In this year’s AEP contest, the magazine finished in the top two for “Most Improved Adult Periodical” and in the top three for “Whole Publication-Periodical of the Year” and editorial writing. Associate Editor Joetta Sack-Min was an AEP finalist in two categories for her interview with New Orleans Superintendent Paul Vallas, which appeared in August, and her “Building the Perfect School” feature that appeared in October.
Also, Art Director Carrie Carroll was recognized as an AEP finalist for the November 2007 cover illustration.
Talk About It
Our monthly list of topics worth discussing
Would you like for your schools to have some help from college students? In North Carolina, a proposed bill would require all students seeking bachelors’ degrees in the state’s private and public colleges and universities to spend 20 hours a semester tutoring or mentoring students in the public schools. “In our public schools, we always say that if we could get the family involved, how much better everything would be,” state Sen. Tony Rand told The News & Observer. “Well, some children in public schools don’t have families. Sometimes the family doesn’t want to be involved. And so programs involving these college students would be a real boost.” If the law proposed by Rand passes, all bachelor’s degree recipients would have to complete the requirement to graduate.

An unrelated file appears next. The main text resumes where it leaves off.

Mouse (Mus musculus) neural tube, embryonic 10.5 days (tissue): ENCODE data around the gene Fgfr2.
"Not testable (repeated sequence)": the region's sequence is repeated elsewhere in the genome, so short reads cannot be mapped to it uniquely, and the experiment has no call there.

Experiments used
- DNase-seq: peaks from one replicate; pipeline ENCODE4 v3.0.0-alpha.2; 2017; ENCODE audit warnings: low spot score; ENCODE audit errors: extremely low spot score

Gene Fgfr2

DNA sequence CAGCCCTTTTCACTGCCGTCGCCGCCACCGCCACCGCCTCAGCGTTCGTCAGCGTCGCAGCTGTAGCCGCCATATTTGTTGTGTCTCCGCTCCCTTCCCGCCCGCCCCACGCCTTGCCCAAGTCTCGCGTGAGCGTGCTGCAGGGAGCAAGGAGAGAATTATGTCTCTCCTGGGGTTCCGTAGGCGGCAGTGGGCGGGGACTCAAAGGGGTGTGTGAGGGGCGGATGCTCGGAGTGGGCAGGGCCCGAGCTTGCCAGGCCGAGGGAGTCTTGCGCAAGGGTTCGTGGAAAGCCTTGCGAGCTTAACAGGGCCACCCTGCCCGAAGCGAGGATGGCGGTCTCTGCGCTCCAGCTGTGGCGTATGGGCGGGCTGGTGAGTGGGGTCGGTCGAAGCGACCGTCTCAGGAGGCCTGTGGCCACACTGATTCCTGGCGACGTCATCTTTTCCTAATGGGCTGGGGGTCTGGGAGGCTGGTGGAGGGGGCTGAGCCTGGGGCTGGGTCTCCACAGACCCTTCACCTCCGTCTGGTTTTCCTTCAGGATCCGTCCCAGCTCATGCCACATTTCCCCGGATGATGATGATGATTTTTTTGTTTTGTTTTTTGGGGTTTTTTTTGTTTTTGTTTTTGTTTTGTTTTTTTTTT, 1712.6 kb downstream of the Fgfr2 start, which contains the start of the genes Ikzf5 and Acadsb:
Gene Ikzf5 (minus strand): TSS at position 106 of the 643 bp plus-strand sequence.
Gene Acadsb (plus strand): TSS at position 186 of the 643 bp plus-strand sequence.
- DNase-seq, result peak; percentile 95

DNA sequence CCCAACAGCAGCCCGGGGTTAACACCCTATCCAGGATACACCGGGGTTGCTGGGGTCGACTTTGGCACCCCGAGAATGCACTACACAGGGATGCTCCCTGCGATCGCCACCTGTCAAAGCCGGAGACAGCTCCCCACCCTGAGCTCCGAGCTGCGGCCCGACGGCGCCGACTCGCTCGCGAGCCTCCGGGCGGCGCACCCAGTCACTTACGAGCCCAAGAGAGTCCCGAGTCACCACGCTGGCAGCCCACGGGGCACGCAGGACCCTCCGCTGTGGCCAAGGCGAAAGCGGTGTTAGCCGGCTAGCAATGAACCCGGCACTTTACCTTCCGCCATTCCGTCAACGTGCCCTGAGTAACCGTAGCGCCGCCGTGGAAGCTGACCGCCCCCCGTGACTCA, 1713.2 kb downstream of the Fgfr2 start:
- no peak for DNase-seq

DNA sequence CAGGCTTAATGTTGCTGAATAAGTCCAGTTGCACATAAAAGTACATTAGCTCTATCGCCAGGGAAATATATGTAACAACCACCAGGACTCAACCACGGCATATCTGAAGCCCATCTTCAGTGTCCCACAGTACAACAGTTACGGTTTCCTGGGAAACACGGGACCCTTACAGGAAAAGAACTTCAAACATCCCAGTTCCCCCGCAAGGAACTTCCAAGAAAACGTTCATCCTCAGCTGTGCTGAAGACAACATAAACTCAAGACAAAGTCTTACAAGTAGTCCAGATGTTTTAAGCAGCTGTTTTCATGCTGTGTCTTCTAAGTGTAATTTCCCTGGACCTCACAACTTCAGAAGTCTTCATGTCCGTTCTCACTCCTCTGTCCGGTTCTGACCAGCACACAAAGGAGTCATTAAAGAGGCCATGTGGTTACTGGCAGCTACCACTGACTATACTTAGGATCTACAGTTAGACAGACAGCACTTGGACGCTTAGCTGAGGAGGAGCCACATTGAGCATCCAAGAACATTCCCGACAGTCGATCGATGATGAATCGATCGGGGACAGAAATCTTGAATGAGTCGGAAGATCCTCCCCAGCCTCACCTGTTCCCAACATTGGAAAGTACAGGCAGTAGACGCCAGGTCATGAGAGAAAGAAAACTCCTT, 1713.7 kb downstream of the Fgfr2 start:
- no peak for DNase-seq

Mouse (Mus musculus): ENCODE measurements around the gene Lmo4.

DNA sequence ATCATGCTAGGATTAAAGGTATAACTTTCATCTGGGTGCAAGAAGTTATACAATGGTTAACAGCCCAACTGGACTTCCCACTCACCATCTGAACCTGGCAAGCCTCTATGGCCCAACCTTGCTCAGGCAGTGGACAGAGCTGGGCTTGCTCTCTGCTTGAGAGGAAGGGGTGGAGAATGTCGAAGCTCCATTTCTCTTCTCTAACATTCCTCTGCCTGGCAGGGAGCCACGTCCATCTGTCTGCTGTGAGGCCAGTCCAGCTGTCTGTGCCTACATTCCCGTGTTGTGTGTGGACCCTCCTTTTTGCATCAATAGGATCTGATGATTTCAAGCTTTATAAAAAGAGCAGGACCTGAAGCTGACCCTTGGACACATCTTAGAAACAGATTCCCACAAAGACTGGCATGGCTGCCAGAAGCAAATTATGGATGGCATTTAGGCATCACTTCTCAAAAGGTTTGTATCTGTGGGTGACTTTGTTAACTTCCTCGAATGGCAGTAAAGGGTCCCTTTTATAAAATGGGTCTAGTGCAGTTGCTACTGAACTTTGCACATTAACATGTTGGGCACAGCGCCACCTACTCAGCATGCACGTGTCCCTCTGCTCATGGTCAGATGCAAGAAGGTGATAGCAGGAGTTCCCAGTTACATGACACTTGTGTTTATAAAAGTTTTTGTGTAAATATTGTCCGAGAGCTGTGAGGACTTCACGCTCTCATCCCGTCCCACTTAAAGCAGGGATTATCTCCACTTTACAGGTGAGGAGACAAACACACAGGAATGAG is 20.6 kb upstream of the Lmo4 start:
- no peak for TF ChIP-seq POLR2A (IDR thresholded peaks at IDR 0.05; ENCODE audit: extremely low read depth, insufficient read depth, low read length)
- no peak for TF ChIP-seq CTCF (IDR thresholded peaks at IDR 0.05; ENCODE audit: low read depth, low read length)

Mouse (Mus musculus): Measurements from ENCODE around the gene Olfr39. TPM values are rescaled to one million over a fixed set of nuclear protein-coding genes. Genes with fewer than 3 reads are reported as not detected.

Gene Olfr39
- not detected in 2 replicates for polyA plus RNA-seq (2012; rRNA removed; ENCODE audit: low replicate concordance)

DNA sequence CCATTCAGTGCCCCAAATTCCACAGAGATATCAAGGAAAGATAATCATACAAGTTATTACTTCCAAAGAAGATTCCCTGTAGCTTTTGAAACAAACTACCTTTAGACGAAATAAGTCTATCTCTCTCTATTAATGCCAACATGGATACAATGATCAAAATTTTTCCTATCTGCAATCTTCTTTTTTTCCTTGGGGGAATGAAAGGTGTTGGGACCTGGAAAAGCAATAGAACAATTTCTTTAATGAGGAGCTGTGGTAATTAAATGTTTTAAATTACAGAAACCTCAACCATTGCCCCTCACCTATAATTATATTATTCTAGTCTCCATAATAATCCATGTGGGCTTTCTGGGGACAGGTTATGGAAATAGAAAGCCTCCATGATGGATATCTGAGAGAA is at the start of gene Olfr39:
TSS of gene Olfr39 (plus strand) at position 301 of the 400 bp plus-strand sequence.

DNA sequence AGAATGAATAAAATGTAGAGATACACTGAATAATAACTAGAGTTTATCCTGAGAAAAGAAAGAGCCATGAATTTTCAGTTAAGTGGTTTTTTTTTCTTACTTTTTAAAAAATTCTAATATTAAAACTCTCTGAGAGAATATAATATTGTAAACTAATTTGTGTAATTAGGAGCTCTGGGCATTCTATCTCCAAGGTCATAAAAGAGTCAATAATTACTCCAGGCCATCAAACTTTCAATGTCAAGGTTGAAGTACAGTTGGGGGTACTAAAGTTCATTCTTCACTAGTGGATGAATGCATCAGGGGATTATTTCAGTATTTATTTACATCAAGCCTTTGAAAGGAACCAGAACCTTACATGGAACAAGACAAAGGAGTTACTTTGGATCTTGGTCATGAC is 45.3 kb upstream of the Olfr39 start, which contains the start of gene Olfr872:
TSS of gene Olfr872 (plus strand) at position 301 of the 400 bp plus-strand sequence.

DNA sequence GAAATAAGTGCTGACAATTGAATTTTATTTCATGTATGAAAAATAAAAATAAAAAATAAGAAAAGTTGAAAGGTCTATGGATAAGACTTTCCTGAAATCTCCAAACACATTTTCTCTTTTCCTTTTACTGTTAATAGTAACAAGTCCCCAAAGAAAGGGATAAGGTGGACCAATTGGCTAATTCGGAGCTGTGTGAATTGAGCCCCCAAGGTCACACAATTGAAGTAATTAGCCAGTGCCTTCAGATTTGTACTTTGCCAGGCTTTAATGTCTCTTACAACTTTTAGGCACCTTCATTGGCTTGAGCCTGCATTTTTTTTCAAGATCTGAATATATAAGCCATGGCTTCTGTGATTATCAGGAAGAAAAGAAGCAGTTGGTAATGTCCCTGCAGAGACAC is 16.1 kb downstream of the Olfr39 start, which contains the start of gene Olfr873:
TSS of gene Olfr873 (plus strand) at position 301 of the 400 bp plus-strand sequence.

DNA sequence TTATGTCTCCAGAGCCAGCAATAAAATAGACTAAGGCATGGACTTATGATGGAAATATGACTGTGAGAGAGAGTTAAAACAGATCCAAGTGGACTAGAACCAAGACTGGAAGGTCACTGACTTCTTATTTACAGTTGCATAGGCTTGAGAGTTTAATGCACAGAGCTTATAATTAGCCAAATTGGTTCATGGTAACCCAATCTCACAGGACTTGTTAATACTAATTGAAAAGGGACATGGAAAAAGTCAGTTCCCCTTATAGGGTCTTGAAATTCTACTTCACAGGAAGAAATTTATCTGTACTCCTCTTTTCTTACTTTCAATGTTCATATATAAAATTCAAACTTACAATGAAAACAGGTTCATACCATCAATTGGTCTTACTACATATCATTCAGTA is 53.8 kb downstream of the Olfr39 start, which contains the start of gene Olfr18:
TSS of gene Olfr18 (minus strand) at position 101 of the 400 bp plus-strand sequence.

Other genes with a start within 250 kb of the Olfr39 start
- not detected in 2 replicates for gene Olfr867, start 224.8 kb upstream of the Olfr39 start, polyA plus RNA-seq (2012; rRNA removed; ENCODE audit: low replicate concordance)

The death of writing?
Has writing gone awry? Are abbreviated wds, symbols, and txt driving your schools’ English teachers up trees? A recent survey by the College Board and Pew Internet and American Life Project found that most students say it’s important to know how to write well, but a majority also said that Internet-style language is making its way into class work. The survey was released after results from the National Assessment of Educational Progress showed that only one-third of eighth-graders demonstrate proficiency in writing. “I see creeping inarticulateness,” Librarian of Congress James Billington told the Washington Post. Billington believes that the demise of the well-written sentence will deal a deathly blow to critical thought and storytelling. Others are not as concerned, but point to a decline in writing skills over the past four to five years.
More than 2 million school-age children have food allergies. But while numerous schools and districts across the United States have allergy-related policies, only four states (Connecticut, New York, Rhode Island, and Tennessee) have passed related legislation and a bill stalled this year in the Maryland legislature. Now, Congress is considering a bill to create uniform federal guidelines for schools. “Without federal guidance, a child’s health and safety may be protected in one school but not in another,” said Sen. Christopher Dodd, D-Connecticut, whose 6-year-old daughter has gone into shock four times due to numerous food-related allergies. According to the Centers for Disease Control, food allergies result in 30,000 emergency room visits and 100 to 200 deaths in the U.S. each year.